On the other hand, the method, efficiency, and development of the governmental resources, the order and sway of the Medical Department, were not to be sacrificed or delayed by the allowance of an unregulated, superfluous, and sentimental beneficence. Scylla was to be shunned, and Charybdis not grazed. The people could not, let them try as hard as they would, do the government's work. They could neither build nor furnish nor work the hospitals. They could not even supply them with nurses; for men, as well as women, are absolutely necessary in that service, in military hospitals. On the other hand, a popular volunteer army could not live at all cut off from home sympathy, and from the demonstration of popular interest and watchfulness; nor could government fitly undertake certain services which the people were ready to render to the army, and which might, with extreme wisdom and pains, be permitted, and even encouraged, without injury to discipline and official responsibility.
Between these two important and indispensable interests, home feeling, and governmental responsibility and method, the Sanitary Commission steered its delicate and difficult way. It assigned to itself the task, requiring constant tact, of directing, without weakening or cooling, the warm and copious stream of popular beneficence toward the army. This owned its heat and fulness very much to its spontaneous and local character. Towns, cities, counties, States, were deeply interested in their own boys. To labor, night and day, for the very regiment that had rendezvoused in its square, or upon its common, to knit socks for feet that had crossed their own thresholds, and make garments to cover hearts that throbbed with their own blood, was not only easy for the people,--it was a necessity. And to send these by the hands of trusted townsmen, who should see these comforts put upon the very backs, or into the very mouths, they were designed for, was the most natural plan in the world, and seemingly the very best, as it certainly was the pleasantest. Why should not each State look after its own soldiers,--and each county, and each town, and each family? Certainly, this principle of local interest and personal affection could be depended on for longer and freer labors than any other. Was it safe to attempt to modify it, to mend it, to enlighten it, and to enlarge it? It was at least necessary to try to do this. Such a spontaneous, local liberality, however productive of materials and supplies of comfort, was absolutely unfurnished, as a very short experience proved, with the means and facilities for conveying, delivering, and applying its resources to the army. While our soldiers were mustering at a few near points, and drilling and disciplining for the contest, it was comparatively easy to reach particular regiments through special delegations, and with special supplies. But, after a few months, the armies of the Union left these convenient centres, and a very few miles of mud road between a corps and its base soon showed local committees the immense difficulties of private and special transportation. Moreover, when sickness began to appear, and anxiety for the well and strong was concentrated upon the feeble and ailing, the people soon began to discover that a soldier, after all, belonged more to the army than to his own regiment, and was ultimately thrown more on the care of the federal government and the general staff than upon his own surgeon and immediate officers. Slowly the nation learned that new thing in the experience of this generation, what a General Hospital is, and what the course taken with a sick soldier must be. They discovered that in the suddenness and unexpected character of army movements, men were very soon put far beyond the reach of the knowledge and following of any local protectors; that regiments were liable to be thrown from North to South, from East to West; from Alexandria to Port Hudson and Vicksburg; from Newbern to Nashville and Chattanooga; and that their own sons and brothers, if they were to be followed and watched over at all, must be looked after by a national and ubiquitous body, which was with the army everywhere, at home at all points, and with ends and objects that recognized neither State nor county nor regiment, but saw only the United States or Union soldier, and ministered to him impartially according to his need, with absolute indifference as to where he hailed from. To explain this state of things at the earliest moment became the urgent duty of the Sanitary Commission. Naturally, but unfortunately, so many State and local associations were already at work, and represented in or near the great camps, that a swarm of angry and jealous rivals gathered about the plan of the Sanitary Commission, and have never ceased to sting its agents with disparaging reports. So kind and worthy were the intentions of those whom these associations represented, and in many cases so honorable and laborious the efforts of these agents, so natural their prejudices and jealousies, that, while strongly disapproving the principle involved in them as radically subversive of what they were laboring to popularize, the Sanitary Commission could not find the heart to oppose them. It therefore simply strove to make its own plan widely understood, and, by doing the work in hand in the only thorough and satisfactory manner possible, to win by the degrees the confidence of the more distant and interior communities. On the whole, the intelligence with which the people have understood and appreciated its method is worthy of all admiration; and the mingled sense and magnanimity with which they have gradually substituted for their original motive the federal principle, which, though larger, nobler, and more patriotic, lacks personal incitement and local warmth and color, is a new proof of the capabilities of our people. . . .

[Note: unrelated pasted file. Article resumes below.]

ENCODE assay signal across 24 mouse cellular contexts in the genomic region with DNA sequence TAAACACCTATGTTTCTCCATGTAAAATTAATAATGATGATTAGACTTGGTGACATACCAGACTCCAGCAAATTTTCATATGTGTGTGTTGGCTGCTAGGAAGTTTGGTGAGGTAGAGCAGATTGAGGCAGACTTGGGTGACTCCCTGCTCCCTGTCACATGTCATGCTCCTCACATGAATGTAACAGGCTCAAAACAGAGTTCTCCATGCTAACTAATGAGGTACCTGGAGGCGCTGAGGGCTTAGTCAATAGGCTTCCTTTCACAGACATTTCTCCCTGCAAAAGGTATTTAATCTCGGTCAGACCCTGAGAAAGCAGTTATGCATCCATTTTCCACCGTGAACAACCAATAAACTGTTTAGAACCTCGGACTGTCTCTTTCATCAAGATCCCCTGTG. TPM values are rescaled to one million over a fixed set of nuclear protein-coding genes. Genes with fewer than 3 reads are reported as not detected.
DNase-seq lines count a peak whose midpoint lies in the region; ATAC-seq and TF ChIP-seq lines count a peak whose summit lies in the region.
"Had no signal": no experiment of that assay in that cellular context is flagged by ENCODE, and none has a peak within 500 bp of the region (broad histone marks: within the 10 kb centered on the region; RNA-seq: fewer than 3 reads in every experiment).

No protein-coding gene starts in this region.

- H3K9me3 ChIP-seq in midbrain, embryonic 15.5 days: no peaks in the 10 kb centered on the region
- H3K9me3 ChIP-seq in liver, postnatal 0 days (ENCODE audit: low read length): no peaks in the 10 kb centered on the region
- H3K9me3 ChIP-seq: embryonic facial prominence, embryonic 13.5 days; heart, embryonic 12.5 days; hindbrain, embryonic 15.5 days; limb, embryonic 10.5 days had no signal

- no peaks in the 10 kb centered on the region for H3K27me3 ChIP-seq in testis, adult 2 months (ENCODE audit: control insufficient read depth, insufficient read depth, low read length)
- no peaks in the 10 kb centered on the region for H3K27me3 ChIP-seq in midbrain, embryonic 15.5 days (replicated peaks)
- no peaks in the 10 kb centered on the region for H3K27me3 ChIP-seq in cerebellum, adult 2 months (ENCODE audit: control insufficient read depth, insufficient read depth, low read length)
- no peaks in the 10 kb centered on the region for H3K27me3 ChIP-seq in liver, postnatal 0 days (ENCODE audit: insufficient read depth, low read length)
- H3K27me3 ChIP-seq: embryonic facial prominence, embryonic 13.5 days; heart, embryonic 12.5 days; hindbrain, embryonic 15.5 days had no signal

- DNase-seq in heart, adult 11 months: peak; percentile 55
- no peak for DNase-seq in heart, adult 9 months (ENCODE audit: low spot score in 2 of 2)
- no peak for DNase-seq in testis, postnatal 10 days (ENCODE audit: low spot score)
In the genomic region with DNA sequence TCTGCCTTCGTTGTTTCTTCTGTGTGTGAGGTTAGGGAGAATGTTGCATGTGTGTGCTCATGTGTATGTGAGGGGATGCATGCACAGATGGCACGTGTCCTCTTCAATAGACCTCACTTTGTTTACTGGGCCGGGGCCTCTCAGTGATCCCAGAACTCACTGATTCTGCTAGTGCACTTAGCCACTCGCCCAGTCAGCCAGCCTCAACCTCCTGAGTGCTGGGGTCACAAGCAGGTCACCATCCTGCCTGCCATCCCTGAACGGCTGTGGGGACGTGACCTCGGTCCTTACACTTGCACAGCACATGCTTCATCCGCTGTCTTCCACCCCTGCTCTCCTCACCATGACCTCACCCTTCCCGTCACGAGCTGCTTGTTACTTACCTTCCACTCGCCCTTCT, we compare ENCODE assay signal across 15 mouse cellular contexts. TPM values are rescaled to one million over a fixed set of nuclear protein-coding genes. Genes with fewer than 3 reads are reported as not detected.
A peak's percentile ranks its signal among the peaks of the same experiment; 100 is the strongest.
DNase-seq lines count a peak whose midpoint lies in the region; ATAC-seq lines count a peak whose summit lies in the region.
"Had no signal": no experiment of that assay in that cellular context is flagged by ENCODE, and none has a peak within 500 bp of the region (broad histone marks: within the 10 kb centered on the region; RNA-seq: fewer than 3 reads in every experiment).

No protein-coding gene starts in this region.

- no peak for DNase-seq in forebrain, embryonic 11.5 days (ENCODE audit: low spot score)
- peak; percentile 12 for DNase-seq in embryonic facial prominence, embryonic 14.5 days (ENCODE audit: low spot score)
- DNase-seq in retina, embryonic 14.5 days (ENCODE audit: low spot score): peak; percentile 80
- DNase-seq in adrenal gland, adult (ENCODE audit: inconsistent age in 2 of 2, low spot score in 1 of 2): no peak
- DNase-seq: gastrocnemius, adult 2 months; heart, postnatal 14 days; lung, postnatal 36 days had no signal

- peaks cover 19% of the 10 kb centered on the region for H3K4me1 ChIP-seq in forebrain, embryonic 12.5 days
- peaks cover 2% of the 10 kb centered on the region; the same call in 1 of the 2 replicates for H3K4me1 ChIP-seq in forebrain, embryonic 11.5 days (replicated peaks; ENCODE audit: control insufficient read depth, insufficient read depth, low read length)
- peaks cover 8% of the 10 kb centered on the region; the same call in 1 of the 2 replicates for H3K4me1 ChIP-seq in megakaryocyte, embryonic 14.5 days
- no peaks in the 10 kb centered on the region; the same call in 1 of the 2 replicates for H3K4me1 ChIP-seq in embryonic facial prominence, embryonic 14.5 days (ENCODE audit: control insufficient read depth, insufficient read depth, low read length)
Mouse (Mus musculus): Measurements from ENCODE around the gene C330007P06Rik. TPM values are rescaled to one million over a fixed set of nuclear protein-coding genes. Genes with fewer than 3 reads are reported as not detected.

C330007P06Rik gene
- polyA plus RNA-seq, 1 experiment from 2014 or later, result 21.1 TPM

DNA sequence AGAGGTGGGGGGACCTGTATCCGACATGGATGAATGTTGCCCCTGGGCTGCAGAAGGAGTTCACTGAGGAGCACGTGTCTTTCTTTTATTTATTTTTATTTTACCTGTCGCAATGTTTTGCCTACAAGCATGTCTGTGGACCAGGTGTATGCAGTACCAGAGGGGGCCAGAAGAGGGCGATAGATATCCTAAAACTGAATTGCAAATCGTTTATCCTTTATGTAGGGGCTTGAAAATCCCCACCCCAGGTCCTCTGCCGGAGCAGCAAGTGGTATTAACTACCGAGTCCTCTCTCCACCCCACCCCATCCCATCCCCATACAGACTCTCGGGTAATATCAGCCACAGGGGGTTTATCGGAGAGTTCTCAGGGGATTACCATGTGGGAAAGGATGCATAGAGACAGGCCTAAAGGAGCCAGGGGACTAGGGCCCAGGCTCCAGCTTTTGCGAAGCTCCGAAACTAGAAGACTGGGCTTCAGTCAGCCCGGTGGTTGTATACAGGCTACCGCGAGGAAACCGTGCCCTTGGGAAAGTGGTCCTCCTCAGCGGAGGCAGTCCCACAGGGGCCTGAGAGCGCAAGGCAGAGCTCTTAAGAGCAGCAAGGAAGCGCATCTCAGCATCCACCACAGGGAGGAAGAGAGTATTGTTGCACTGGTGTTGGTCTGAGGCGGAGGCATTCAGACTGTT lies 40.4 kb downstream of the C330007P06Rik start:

[T]he wonder is, that, in spite of them, there should have been so prodigious a triumph of the Federal principle in the humane work of ministering to the army. Local, personal, and religious prejudices have all yielded, more or less slowly, but steadily, to the self-vindicating claims of the Sanitary Commission. . . .
This is chiefly due to the wonderful spirit of nationality that beats in the breasts of American women. They, even more than the men of the country, from their utter withdrawal from partisan strifes and local politics, have felt the assault upon the life of the nation in its true national import. They are infinitely less State-ish, and more national in their pride and in their sympathies. They see the war in its broad, impersonal outlines; and while their particular and special affections are keener than men's, their general humanity and tender sensibility for unseen and distant sufferings is stronger and more constant. The women of the country, who are the actual creators, by the labor of their fingers, of the chief supplies and comforts needed by the soldiers, have been the first to understand, appreciate, and co-operate with the Sanitary Commission. . . .